Thermal Imaging (Infrared) Inspection
While infrared or thermal imaging technology was once a thing of science fiction, we use thermal imaging cameras more often than you think when performing home inspections in San Antonio. Not just a cool toy, thermal imaging allows home inspectors to observe things invisible to the naked eye, and through education and training, observe conditions and draw conclusions that we would otherwise never be able to do in the past.
What is an Infrared or Thermal Imaging Camera?
A thermal imager creates a visible picture from temperature readings. The thermal imager measures the temperatures of the surfaces in the direction it is pointed, and using the difference in temperatures from these surfaces creates overlays over the real-time image that allow us to visually observe the difference in temperature/heat.
At it’s most basic level, an infrared camera is a thermometer. With training, experience, and a quality camera, we can use these differences in temperature to identify moisture, air leaks, missing insulation, and other problems in a building.
How Does a Home Inspector Use an Infrared Camera?
As a home inspector, we use the thermal camera for a multitude of different purposes, but the primary function of the thermal imager when used in day-to-day home inspections is actually to confirm or verify something that the inspector already suspects. Every Home Inspector at Ensure Home Inspections carries with them a thermal imaging camera with a resolution of at least 320 x 240 pixels on every inspection for this reason.
Here’s a very common scenario: I’m inspecting a two-story home and at the beginning of the interior inspection, I go to the upstairs bathrooms and immediately turn on the hot-water side of the faucets. We normally operate bathroom faucets for a multitude of reasons, but it’s especially important to operate them on second floor to check for drain leaks. After running hot-water through the drain line of the home for at least 5 minutes, I can pull out my infrared camera and identify the main drain lines that are present in the walls or ceilings for the home-buyer (so they don’t try to hang any pictures/shelves in this area!). Once I know where the main drain lines are, I switch the hot-water to the cold-water side and let them run further. We do this not only to check for leaks in the under-sink “p-trap”, but after enough water has run through the main drain line, its not very rare to find that there is actually a leak! Using the thermal camera, we scan the areas where the main drain line is present to ensure that there are no hot/cold spots along the plumbing, potentially saving our clients thousands in repair costs.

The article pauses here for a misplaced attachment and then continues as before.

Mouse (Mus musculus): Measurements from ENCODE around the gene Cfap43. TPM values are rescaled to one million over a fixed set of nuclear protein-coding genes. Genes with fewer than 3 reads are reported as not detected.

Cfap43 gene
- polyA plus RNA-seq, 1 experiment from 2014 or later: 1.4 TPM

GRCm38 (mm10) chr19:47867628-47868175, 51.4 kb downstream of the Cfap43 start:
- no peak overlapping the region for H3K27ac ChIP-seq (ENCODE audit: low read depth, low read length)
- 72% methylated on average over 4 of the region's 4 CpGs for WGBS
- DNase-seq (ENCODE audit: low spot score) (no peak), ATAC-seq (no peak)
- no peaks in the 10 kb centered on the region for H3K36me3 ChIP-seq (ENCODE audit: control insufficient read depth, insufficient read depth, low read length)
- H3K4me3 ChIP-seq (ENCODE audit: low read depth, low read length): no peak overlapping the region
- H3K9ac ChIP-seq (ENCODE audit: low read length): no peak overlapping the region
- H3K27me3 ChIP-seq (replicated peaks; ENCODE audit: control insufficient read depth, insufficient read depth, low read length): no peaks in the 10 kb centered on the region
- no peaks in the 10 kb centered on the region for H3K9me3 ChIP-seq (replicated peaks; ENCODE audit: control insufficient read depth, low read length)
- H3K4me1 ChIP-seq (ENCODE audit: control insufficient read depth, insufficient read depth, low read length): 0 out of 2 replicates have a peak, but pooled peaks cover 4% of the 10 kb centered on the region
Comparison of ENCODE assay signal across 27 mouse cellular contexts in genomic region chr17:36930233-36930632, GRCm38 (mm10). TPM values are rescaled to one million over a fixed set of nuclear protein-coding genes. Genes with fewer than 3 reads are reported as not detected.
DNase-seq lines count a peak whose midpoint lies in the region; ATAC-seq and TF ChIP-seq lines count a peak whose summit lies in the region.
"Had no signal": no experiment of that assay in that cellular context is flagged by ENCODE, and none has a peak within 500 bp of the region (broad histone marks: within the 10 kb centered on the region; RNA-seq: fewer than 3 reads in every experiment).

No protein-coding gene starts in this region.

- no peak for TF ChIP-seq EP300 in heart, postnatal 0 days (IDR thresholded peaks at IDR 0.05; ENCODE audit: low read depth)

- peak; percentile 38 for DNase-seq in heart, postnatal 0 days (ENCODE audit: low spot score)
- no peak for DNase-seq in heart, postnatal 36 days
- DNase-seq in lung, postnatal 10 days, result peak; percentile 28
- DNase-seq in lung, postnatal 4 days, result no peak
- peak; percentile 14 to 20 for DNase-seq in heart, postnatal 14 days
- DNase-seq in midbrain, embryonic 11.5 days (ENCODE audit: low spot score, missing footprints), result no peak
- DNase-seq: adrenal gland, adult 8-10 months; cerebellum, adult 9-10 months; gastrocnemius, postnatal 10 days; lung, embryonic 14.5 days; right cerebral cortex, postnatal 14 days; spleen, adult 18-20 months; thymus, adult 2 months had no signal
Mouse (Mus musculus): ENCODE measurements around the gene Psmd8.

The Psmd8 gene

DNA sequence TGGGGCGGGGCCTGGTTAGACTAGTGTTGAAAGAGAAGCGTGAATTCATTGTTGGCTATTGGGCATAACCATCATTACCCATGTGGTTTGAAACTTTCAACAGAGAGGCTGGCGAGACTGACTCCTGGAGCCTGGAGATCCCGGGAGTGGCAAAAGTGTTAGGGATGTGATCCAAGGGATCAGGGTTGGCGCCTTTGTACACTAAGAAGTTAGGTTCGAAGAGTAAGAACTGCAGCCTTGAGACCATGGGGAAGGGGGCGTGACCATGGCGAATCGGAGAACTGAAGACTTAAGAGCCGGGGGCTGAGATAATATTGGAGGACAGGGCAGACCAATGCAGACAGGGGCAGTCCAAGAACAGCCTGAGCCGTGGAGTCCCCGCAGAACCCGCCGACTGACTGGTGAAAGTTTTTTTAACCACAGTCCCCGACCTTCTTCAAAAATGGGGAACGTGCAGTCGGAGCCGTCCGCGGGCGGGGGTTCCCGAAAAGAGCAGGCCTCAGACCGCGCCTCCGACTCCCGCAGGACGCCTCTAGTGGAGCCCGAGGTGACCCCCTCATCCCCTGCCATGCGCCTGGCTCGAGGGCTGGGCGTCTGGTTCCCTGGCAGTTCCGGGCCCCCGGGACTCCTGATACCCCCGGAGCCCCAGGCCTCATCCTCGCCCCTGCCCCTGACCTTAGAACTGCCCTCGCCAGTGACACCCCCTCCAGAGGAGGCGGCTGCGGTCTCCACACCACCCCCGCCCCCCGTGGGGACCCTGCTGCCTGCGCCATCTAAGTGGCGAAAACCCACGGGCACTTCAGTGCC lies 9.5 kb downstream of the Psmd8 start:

Another common use is looking at the ceiling below tile showers. We typically test the shower pans of all tile showers present on a home to ensure that the “pan” of the shower is functioning properly. If the pan has a leak on the first floor, we’ll typically observe this by water discharging out of an exterior wall, visible from the outside of the building or from the garage. But on the second story or higher, that water tends to go straight down. While it is true that if enough water is allowed to leak below the pan, that water will eventually begin to drip through the ceiling, we prefer to use our thermal cameras to observe the area below the shower for any signs of water to indicate a shower pan leak. Leaking shower pans typically require complete replacement of the shower, again saving homeowners $1000s.
What About a Full Thermal Scan or Thermal Imaging Service?
While we use the thermal imaging camera for a multitude of different reasons, we don’t pull it out on every job. In fact, we don’t pull it out on most jobs. More often than not, the infrared camera is just another tool in the home inspectors belt, to be used when seen fit. But what if the client wants a more thorough investigation of their home with the thermal camera?
For this, we offer a separate, completely-optional add-on service that we call Advanced Thermal Imaging.
The purpose of the Thermal Imaging Scan is for the home inspector to use the thermal imaging camera to identify air leaks, missing insulation, and other deficiencies that are outside the scope of a typical home inspection. We do this by observing the building’s exterior or “envelop” for evidence of deficiencies, most typically found around windows and doors (called a fenestration), but also walls and ceilings.
Due to the differences in thermal conductivity between wall studs/framing, insulation, conditioned inside air, etc, we’re able to spot things that are otherwise invisible. Thermal imaging can help identify:
- Areas of the exterior wall where insulation is missing or inadequate
- Areas of the ceiling where attic insulation is missing or inadequate
- Gaps between windows and doors where our cool, conditioned interior air is leaking out.
- Areas of the exterior building envelope where water is penetrating, such as wall cladding
- Leaks in air-conditioning ducts, allowing conditioned air to escape
As you can see, thermal imaging can do a lot.
How Much Does a Thermal Imaging Scan Cost?
While there are variables that affect the final cost of a thermal scan, our current rate for the average home begins at just $48. Included with every thermal scanning is a report containing all photos taken with the thermal camera, as well as a breakdown of any deficiencies found.
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Contact Your Home Inspectors
Home Inspector Kyle D. Scott
TREC # 23813 - TDA # 0819063
Ensure Home Inspections provides thorough inspections, detailed reports, and personalized consultations at affordable prices in San Antonio, TX & surrounding areas to Homebuyers, Homesellers, and their realtors. Offering WDI/Termite Inspections, Thermal Imaging, Drone Roof Inspections, Foundation Elevation Survey and more!
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